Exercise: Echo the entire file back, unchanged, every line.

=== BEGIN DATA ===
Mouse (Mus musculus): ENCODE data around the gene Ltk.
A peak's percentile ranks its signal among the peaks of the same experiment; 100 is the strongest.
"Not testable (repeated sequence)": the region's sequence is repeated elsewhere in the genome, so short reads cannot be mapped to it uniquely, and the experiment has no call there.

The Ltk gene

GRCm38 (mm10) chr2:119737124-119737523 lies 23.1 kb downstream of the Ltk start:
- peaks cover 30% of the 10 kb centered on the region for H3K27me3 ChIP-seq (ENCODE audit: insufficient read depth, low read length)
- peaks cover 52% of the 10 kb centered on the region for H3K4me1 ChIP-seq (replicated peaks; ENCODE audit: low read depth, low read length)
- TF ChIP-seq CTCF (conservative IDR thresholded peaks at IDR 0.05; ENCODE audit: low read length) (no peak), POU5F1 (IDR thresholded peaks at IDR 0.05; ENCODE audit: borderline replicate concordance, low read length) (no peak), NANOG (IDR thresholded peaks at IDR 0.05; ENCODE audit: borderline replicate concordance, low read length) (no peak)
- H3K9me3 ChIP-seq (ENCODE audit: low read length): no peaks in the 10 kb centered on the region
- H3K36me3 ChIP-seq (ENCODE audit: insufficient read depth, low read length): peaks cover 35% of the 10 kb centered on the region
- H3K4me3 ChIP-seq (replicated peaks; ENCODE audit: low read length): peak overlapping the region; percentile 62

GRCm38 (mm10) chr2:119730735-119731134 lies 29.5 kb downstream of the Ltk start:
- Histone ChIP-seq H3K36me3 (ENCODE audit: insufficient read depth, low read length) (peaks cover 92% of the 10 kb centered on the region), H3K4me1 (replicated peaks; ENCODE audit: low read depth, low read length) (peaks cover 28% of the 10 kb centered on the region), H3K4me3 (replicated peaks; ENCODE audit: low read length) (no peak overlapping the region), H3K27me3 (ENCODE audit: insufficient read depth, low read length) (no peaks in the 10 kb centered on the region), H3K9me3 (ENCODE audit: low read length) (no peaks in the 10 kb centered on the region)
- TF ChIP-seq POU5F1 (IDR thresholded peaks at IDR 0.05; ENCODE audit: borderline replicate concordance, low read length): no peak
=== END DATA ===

Mouse (Mus musculus): ENCODE data around the gene Ltk.
A peak's percentile ranks its signal among the peaks of the same experiment; 100 is the strongest.
"Not testable (repeated sequence)": the region's sequence is repeated elsewhere in the genome, so short reads cannot be mapped to it uniquely, and the experiment has no call there.

The Ltk gene

GRCm38 (mm10) chr2:119737124-119737523 lies 23.1 kb downstream of the Ltk start:
- peaks cover 30% of the 10 kb centered on the region for H3K27me3 ChIP-seq (ENCODE audit: insufficient read depth, low read length)
- peaks cover 52% of the 10 kb centered on the region for H3K4me1 ChIP-seq (replicated peaks; ENCODE audit: low read depth, low read length)
- TF ChIP-seq CTCF (conservative IDR thresholded peaks at IDR 0.05; ENCODE audit: low read length) (no peak), POU5F1 (IDR thresholded peaks at IDR 0.05; ENCODE audit: borderline replicate concordance, low read length) (no peak), NANOG (IDR thresholded peaks at IDR 0.05; ENCODE audit: borderline replicate concordance, low read length) (no peak)
- H3K9me3 ChIP-seq (ENCODE audit: low read length): no peaks in the 10 kb centered on the region
- H3K36me3 ChIP-seq (ENCODE audit: insufficient read depth, low read length): peaks cover 35% of the 10 kb centered on the region
- H3K4me3 ChIP-seq (replicated peaks; ENCODE audit: low read length): peak overlapping the region; percentile 62

GRCm38 (mm10) chr2:119730735-119731134 lies 29.5 kb downstream of the Ltk start:
- Histone ChIP-seq H3K36me3 (ENCODE audit: insufficient read depth, low read length) (peaks cover 92% of the 10 kb centered on the region), H3K4me1 (replicated peaks; ENCODE audit: low read depth, low read length) (peaks cover 28% of the 10 kb centered on the region), H3K4me3 (replicated peaks; ENCODE audit: low read length) (no peak overlapping the region), H3K27me3 (ENCODE audit: insufficient read depth, low read length) (no peaks in the 10 kb centered on the region), H3K9me3 (ENCODE audit: low read length) (no peaks in the 10 kb centered on the region)
- TF ChIP-seq POU5F1 (IDR thresholded peaks at IDR 0.05; ENCODE audit: borderline replicate concordance, low read length): no peak